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Lesniak-Whelan Bill To Allow Casinos To Operate Internet Wagering Receives Final Legislative Approval

Measure Would Allow NJ Casinos to Compete for New, Lucrative Gaming Market

TRENTON – Legislation sponsored by Senators Raymond J. Lesniak and Jim Whelan which would allow Atlantic City’s casinos to offer Internet-based wagering to gaming consumers was approved by the Senate today by a vote of 33-3, receiving final legislative approval.

“If New Jersey’s casinos wish to compete in the 21st century, we have to give them the freedom to adapt to a 21st Century marketplace,” said Senator Lesniak, D-Union. “By allowing casinos to tap into the burgeoning trend of Internet wagering, we can put New Jersey at the forefront of this lucrative gaming market and give our casinos the competitive edge they need in the current economic climate. This bill will mean more jobs, more revenues for our casinos, more tax revenues for worthy programs like health and housing assistance for seniors and people living with disabilities, and a healthier gaming industry in the Garden State.”

The bill, S-1565, would authorize casinos to establish intrastate Internet wagering operations to offer casino games of chance via the World Wide Web. Under the bill, licensed casino operators – or in some cases, Internet gaming affiliates that are also licensed via the Division of Gaming Enforcement and are working in conjunction with a licensed casino – would be able to set up and operate Internet wagering, enabling New Jersey residents to place wagers on casino games via the Internet. The bill stipulates that the primary equipment for running an Internet wagering program would have to be located in Atlantic City, although backup equipment could be located anywhere else in the State, and the casino or their affiliate would have to verify that every player is physically present in the State of New Jersey in order to comply with the federal Wire Act and other interstate trade compacts.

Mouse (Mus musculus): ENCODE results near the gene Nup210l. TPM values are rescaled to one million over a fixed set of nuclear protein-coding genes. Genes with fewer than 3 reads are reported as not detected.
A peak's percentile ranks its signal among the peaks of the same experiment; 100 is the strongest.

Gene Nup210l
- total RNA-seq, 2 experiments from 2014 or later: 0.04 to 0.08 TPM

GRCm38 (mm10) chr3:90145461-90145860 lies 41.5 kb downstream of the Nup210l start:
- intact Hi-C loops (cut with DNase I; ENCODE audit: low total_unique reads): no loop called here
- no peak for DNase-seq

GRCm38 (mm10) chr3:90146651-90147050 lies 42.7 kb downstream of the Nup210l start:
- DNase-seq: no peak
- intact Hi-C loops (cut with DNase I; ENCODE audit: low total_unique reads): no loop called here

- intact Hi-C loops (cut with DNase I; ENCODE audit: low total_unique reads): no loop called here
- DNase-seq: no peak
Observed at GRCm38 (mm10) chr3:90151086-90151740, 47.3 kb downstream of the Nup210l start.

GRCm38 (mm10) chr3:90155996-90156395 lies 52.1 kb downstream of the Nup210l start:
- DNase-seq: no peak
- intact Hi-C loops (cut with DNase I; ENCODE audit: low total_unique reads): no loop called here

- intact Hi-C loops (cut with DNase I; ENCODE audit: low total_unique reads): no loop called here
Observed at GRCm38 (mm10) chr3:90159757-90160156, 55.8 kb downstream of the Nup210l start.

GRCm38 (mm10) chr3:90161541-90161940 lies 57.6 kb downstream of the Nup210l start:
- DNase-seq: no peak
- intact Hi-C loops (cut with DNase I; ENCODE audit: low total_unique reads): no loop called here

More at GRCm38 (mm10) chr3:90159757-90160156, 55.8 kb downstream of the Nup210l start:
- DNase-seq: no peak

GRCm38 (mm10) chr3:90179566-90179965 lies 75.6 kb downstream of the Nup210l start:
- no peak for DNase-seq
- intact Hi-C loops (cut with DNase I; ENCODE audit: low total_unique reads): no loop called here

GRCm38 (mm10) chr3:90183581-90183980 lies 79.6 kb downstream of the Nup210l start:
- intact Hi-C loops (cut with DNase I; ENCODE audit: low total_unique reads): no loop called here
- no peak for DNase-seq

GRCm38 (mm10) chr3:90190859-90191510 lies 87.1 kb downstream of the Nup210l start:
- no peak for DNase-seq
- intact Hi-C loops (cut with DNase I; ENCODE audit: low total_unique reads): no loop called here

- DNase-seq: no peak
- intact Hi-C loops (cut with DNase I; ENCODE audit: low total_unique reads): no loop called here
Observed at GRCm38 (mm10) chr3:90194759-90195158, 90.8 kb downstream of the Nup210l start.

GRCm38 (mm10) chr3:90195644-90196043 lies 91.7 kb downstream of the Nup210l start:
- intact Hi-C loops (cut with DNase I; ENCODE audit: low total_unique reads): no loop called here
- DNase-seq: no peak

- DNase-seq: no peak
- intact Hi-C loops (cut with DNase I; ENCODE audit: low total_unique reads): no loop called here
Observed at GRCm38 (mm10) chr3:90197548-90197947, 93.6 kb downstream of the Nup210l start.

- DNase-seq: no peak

Under the bill, casinos or their affiliates would be allowed to offer the same variety of games currently available on their Atlantic City casino gaming floors.

Ten percent of all Internet gaming proceeds would be directed into the state’s Casino Revenue Fund, which provides direct financial support to multiple health and housing-related programs for senior citizens and residents with disabilities. In FY 2011, the fund provided roughly $275 million in total support to such programs.

“Not only would Internet wagering be a welcomed shot in the arm for our casino industry, but it would also generate much-needed funds for programs like PAAD (Pharmaceutical Assistance for the Aged and Disabled), the Senior Citizen Property Tax Freeze and the Traumatic Brain Injury Fund,” said Senator Whelan, D-Atlantic. “Following the destruction caused by Hurricane Sandy, casino gaming has seen a little bit of an economic slump, and that affects casino employees as well as programs that depend on funding through the Casino Revenue Fund. By making Internet wagering available to our State’s casinos, we can diversify our gaming product in New Jersey and allow casinos to reap some of the estimated hundreds of millions of dollars in revenue that Internet gaming can generate in the Garden State.”

The bill was approved by the Assembly earlier this week by a vote of 48-25, with three abstentions. It now heads to the Governor to be signed into law.

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